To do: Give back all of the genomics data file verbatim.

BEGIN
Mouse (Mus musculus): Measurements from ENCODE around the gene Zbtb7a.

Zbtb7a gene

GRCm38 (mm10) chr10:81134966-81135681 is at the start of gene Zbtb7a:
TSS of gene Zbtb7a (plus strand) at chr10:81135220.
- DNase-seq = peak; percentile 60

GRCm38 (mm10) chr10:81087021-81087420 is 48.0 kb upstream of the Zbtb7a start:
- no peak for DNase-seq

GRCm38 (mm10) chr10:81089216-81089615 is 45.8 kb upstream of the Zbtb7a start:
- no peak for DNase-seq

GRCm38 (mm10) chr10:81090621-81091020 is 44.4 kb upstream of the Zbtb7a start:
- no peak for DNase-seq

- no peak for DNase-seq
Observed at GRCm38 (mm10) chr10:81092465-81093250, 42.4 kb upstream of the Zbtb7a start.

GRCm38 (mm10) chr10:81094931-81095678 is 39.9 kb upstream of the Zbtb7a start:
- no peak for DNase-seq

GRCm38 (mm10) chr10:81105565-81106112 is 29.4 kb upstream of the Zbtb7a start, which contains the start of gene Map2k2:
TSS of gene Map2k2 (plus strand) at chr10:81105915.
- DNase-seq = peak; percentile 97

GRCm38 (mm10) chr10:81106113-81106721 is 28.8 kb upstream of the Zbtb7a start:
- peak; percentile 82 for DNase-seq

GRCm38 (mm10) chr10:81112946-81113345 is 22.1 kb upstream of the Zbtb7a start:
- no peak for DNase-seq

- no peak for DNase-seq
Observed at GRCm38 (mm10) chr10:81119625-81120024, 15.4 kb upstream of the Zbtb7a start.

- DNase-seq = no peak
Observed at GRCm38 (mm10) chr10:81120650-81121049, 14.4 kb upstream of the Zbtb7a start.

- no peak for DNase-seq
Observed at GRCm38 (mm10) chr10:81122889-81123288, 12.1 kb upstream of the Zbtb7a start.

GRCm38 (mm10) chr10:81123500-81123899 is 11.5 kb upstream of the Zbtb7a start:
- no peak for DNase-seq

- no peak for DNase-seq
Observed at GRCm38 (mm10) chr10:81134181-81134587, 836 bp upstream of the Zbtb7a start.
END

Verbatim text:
Mouse (Mus musculus): Measurements from ENCODE around the gene Zbtb7a.

Zbtb7a gene

GRCm38 (mm10) chr10:81134966-81135681 is at the start of gene Zbtb7a:
TSS of gene Zbtb7a (plus strand) at chr10:81135220.
- DNase-seq = peak; percentile 60

GRCm38 (mm10) chr10:81087021-81087420 is 48.0 kb upstream of the Zbtb7a start:
- no peak for DNase-seq

GRCm38 (mm10) chr10:81089216-81089615 is 45.8 kb upstream of the Zbtb7a start:
- no peak for DNase-seq

GRCm38 (mm10) chr10:81090621-81091020 is 44.4 kb upstream of the Zbtb7a start:
- no peak for DNase-seq

- no peak for DNase-seq
Observed at GRCm38 (mm10) chr10:81092465-81093250, 42.4 kb upstream of the Zbtb7a start.

GRCm38 (mm10) chr10:81094931-81095678 is 39.9 kb upstream of the Zbtb7a start:
- no peak for DNase-seq

GRCm38 (mm10) chr10:81105565-81106112 is 29.4 kb upstream of the Zbtb7a start, which contains the start of gene Map2k2:
TSS of gene Map2k2 (plus strand) at chr10:81105915.
- DNase-seq = peak; percentile 97

GRCm38 (mm10) chr10:81106113-81106721 is 28.8 kb upstream of the Zbtb7a start:
- peak; percentile 82 for DNase-seq

GRCm38 (mm10) chr10:81112946-81113345 is 22.1 kb upstream of the Zbtb7a start:
- no peak for DNase-seq

- no peak for DNase-seq
Observed at GRCm38 (mm10) chr10:81119625-81120024, 15.4 kb upstream of the Zbtb7a start.

- DNase-seq = no peak
Observed at GRCm38 (mm10) chr10:81120650-81121049, 14.4 kb upstream of the Zbtb7a start.

- no peak for DNase-seq
Observed at GRCm38 (mm10) chr10:81122889-81123288, 12.1 kb upstream of the Zbtb7a start.

GRCm38 (mm10) chr10:81123500-81123899 is 11.5 kb upstream of the Zbtb7a start:
- no peak for DNase-seq

- no peak for DNase-seq
Observed at GRCm38 (mm10) chr10:81134181-81134587, 836 bp upstream of the Zbtb7a start.